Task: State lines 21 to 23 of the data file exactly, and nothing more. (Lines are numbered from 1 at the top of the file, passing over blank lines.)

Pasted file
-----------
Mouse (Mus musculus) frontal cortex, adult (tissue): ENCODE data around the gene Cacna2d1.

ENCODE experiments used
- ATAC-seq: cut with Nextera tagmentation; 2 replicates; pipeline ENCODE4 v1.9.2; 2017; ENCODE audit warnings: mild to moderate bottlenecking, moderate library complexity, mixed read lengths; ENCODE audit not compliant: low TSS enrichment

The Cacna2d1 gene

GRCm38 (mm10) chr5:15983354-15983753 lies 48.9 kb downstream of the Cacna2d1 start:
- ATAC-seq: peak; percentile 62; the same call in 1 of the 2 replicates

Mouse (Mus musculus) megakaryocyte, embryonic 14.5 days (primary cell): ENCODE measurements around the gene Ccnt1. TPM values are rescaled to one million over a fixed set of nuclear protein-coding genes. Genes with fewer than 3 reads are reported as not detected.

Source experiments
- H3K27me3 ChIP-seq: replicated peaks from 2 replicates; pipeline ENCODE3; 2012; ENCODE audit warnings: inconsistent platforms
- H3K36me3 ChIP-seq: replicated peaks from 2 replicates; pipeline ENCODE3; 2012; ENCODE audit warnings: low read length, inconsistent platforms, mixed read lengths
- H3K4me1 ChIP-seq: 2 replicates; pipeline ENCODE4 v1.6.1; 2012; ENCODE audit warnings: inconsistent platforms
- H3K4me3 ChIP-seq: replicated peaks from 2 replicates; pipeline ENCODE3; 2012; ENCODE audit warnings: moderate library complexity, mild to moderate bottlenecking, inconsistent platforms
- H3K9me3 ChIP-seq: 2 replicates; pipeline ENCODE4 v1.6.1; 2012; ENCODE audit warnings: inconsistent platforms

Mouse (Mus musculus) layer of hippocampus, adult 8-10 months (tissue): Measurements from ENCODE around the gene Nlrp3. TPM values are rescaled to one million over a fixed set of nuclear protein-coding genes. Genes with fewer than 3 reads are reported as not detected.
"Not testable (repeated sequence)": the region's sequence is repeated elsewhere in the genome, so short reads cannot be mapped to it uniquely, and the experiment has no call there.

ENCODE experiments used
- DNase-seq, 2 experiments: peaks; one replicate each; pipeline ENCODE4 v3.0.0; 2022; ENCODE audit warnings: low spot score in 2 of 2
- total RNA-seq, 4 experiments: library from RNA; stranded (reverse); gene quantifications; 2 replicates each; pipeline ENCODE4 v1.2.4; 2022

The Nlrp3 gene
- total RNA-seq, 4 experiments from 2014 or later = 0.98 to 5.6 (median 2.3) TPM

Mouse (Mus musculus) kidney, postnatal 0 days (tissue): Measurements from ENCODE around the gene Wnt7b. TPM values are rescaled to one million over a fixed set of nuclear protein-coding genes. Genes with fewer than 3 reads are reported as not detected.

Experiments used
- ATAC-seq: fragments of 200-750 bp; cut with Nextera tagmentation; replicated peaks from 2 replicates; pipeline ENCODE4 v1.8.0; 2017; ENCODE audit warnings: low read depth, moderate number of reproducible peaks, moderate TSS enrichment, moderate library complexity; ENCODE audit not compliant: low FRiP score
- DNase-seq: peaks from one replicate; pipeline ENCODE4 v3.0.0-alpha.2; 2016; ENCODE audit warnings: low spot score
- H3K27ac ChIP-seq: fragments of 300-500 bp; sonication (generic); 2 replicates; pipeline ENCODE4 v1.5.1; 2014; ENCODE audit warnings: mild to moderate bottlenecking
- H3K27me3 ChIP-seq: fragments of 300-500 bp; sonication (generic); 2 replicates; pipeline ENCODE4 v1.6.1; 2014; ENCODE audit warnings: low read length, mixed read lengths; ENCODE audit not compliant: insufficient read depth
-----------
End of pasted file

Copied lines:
Mouse (Mus musculus) kidney, postnatal 0 days (tissue): Measurements from ENCODE around the gene Wnt7b. TPM values are rescaled to one million over a fixed set of nuclear protein-coding genes. Genes with fewer than 3 reads are reported as not detected.

Experiments used
- ATAC-seq: fragments of 200-750 bp; cut with Nextera tagmentation; replicated peaks from 2 replicates; pipeline ENCODE4 v1.8.0; 2017; ENCODE audit warnings: low read depth, moderate number of reproducible peaks, moderate TSS enrichment, moderate library complexity; ENCODE audit not compliant: low FRiP score